Barack Obama is almost our new President, just three more days! Back in November, not long after the votes were tallied and many of us had breathed a sigh of relief Dr. James Hansen, a well respected climate scientist, wrote a letter to the soon to be forty-forth president of the United States entitled “Tell Barack Obama the Truth-The Whole Truth.” In it he laid out where the climate is headed, if the future holds the same bull-headed inaction of past. Those implications are:
1. Mountain glaciers are receding worldwide and will be gone within 50 years if CO2 emissions continue to increase. This threatens the fresh water supply for billions of people, as rivers arising in the Himalayas, Andes and Rocky Mountains will begin to run dry in the summer and fall.
2. Coral reefs, home to a quarter of biological species in the ocean, could be destroyed by rising temperature and ocean acidification due to increasing CO2.
3. Dry subtropics are expanding poleward with warming, affecting the southern United States, the Mediterranean region, and Australia, with increasing drought and fires.
4. Arctic sea ice will disappear entirely in the summer, if CO2 continues to increase, with devastating effects on wildlife and indigenous people.
5. Intensity of hydrologic extremes, including heavy rains, storms and floods on the one hand, and droughts and fires on the other, are increasing.
Beyond these effects, areas in the middle latitudes (southern Europe & southwestern United States) are projected to become 30% drier. And with the continued drying of West Africa, more conflicts resembling Darfur become increasingly possible. The primary issue according to Hansen, above CO2 emissions from our incessant driving is CO2 from coal burning. Bad news if you were all stoked to grab a new electric car, its actually going to produce worse emissions, assuming it is not run off an exclusively wind/solar/biomass/nuclear grid. The risk of humanity pushing atmospheric CO2 levels beyond the point where they are reducible is becoming immediate (read: with the coming decades).
Ideas of cap and trade are flying around the political circles but Hansen presents a simpler and more enticing offer that is getting little or no play in the mainstream. A “carbon tax with 100 percent dividend.” This translates to, every person pays more for fossil fuels, but the more we reduce our use the fatter the check returning from the Federal Government. And the 100% dividend means, “not one dime should go to Washington for politicians.” It all returns to the taxpayers (given that some money will have to be used to run the system).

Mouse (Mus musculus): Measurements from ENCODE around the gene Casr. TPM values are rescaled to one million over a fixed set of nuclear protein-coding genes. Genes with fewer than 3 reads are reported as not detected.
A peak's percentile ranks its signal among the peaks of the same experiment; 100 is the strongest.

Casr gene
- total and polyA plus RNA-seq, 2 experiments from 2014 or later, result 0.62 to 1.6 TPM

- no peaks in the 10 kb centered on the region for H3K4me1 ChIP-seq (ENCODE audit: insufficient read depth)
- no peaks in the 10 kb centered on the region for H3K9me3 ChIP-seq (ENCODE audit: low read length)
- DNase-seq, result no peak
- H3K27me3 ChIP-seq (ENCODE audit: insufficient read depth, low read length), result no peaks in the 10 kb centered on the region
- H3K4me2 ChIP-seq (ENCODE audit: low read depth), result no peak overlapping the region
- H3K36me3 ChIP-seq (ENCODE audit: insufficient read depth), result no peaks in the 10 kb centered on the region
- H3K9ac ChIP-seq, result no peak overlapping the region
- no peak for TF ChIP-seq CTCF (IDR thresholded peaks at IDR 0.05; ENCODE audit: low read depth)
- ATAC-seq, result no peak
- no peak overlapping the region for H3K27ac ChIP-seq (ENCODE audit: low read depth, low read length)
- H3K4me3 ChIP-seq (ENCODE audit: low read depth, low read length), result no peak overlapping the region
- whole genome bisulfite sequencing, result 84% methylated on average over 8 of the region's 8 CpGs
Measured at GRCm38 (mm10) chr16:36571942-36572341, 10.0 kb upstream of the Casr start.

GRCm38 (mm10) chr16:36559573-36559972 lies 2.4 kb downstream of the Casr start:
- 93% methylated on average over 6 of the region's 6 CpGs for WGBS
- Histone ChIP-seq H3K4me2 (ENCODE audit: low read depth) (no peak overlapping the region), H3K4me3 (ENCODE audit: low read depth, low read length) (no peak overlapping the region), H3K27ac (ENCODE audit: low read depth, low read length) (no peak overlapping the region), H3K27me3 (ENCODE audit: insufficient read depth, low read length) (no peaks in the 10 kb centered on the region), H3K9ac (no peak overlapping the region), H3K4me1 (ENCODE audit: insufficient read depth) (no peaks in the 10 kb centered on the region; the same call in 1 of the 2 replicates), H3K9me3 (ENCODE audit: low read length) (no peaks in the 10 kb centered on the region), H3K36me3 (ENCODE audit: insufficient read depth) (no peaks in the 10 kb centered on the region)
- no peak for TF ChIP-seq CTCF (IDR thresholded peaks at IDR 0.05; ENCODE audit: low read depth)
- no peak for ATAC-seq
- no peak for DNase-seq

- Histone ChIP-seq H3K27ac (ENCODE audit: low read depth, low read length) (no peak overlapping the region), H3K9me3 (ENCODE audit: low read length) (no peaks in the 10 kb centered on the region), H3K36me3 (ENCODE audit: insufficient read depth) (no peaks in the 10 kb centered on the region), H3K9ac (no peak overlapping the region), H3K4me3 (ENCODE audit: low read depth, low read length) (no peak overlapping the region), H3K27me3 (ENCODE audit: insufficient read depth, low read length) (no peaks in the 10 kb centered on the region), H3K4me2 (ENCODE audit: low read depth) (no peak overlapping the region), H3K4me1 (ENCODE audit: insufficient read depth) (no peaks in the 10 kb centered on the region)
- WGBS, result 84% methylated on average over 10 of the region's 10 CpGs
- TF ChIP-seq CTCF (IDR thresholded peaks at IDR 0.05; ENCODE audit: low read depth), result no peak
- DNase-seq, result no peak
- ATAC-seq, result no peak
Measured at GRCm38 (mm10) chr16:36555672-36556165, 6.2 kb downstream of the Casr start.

Where Hansen and I diverge in our philosophies are on his suggestions for the use of new technologies. I am a strong advocate for wind and solar, my wife and I pay a wind offset every month for our small apartment. Although Hansen’s suggestions of investing in fourth-generation Nuclear are fascinating, what we need are immediate approaches and no alternative energy offers an “immediate” approach. Fourth Gen. Nuclear is at least six years away from its first active plant, so we can’t see the real-life impacts of the technology. Wind and solar are not there yet (though they are available and should be utilized), and can they truly meet the consumption needs of the globe, not just America?
My suggestion is, let us follow the path of the heart rather than the desires of our consumptive gut. Rather than turning to technology let’s do as many spiritual leaders have done and turn to ourselves. We often want technology to evolve to meet our energy “needs,” perhaps we should evolve and reduce those needs. I believe what is called for now is a dramatic reduction of personal consumption, in all areas of life. This is possible, though not by any means the most comfortable. One terrific example is No Impact Man. The point is, personal behavioral change is possible. Another is Scott Ballum with his ConsummeReconnection Project. We have the answer right at home, in our energy usage:
Turn out the lights.
Shut down the computer, don’t let it sleep.
Use and turn off powerstrips on TVs, Tivos, etc.
Use energy efficient appliances.
Turn down the heat.
Individual change may look different for each of us, but the outcome could be a more unified conscious society. A society where the Bodhisattva ideal, placing the well-being of all beings above personal gain, is held for the ideal. Right now, I would like to see us change the national dialogue from how can we meet our current needs to how can we change our needs and live simpler, more sustainable lives.